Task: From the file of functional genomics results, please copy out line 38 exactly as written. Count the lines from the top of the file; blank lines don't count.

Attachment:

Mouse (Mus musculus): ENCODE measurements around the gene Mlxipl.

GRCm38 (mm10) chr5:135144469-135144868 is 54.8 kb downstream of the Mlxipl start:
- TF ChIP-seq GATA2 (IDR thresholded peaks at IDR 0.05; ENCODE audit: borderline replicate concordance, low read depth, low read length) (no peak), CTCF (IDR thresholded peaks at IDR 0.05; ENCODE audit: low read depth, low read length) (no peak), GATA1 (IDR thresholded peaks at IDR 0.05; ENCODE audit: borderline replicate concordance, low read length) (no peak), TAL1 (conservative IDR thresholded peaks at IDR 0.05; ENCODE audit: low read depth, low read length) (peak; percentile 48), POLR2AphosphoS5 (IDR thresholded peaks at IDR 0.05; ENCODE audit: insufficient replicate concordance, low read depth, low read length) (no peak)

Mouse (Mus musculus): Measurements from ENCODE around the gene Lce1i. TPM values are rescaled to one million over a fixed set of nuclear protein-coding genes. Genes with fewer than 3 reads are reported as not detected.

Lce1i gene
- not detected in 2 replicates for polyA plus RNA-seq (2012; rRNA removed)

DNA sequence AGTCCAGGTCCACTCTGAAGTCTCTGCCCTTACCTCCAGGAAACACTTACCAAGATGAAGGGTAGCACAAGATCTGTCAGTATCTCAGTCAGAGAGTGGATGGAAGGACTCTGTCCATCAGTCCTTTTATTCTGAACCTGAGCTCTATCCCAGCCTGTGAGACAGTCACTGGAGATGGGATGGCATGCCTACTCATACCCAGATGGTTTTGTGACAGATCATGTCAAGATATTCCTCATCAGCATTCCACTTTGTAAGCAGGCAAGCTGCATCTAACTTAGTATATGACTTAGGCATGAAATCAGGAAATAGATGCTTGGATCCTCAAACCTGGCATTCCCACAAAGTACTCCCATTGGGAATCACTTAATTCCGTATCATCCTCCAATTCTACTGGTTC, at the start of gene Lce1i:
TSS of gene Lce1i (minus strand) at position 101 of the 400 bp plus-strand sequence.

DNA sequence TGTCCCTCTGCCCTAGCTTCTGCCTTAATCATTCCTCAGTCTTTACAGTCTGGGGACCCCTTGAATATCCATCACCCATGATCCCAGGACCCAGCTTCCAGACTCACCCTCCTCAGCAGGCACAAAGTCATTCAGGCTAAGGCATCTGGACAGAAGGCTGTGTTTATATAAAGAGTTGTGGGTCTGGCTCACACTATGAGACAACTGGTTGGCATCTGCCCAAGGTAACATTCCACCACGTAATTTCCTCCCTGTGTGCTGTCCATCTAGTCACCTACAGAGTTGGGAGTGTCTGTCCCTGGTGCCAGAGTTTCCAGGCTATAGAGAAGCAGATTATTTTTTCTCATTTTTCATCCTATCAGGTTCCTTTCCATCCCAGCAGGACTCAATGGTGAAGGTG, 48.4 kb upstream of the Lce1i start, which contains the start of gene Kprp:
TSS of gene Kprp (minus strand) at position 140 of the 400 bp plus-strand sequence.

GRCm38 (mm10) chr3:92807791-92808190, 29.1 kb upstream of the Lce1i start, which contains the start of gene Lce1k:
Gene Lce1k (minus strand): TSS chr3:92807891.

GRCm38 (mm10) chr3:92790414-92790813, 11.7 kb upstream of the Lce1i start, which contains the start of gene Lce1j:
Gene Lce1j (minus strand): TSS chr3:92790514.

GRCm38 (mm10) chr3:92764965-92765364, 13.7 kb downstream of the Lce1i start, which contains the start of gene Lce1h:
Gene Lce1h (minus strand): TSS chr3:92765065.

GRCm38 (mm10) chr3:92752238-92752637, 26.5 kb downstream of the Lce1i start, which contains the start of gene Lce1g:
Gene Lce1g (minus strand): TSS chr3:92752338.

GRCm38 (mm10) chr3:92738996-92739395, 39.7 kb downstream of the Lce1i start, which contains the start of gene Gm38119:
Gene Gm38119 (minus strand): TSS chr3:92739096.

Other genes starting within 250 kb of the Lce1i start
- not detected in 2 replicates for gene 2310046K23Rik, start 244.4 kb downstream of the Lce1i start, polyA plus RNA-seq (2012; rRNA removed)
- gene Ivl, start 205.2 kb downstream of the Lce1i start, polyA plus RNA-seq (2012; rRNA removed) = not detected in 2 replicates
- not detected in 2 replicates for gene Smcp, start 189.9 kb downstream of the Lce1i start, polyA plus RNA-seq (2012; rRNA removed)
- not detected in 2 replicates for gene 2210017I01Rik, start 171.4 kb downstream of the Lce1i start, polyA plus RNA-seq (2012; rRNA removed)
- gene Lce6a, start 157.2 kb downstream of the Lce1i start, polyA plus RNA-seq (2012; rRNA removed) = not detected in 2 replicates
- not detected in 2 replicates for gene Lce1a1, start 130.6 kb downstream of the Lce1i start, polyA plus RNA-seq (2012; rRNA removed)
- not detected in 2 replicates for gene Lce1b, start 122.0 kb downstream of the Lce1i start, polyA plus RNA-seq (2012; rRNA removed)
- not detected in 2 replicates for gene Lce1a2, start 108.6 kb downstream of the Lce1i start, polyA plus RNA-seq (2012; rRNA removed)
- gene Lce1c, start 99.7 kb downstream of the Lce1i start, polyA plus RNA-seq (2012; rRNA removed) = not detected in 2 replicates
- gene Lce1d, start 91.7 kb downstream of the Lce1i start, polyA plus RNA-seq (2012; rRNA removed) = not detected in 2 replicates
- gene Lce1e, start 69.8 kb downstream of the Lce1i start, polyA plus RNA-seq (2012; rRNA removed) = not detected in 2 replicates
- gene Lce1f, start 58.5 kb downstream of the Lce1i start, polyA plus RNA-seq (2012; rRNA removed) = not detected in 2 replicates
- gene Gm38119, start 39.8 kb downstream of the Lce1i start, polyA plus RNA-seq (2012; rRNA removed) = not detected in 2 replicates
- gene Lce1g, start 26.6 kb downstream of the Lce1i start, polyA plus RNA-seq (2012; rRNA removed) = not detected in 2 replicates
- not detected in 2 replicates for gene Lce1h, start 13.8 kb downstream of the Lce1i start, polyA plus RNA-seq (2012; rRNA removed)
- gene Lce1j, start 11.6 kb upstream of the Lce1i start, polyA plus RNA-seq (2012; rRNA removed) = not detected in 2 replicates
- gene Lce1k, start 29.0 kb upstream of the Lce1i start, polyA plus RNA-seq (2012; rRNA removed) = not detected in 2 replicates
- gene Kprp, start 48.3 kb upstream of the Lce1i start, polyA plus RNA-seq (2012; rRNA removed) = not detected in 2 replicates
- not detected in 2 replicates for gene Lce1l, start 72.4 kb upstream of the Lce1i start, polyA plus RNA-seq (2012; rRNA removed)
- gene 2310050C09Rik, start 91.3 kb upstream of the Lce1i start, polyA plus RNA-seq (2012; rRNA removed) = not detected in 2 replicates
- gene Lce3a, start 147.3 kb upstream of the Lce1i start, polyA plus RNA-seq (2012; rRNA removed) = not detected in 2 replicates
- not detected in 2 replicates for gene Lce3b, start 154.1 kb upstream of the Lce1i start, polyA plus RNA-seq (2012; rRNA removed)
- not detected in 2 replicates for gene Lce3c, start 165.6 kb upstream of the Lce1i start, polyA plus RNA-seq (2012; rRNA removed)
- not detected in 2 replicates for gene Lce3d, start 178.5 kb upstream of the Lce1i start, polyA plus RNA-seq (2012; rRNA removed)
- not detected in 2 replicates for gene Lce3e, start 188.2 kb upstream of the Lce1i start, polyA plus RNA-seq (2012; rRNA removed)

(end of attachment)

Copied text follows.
- gene Lce1k, start 29.0 kb upstream of the Lce1i start, polyA plus RNA-seq (2012; rRNA removed) = not detected in 2 replicates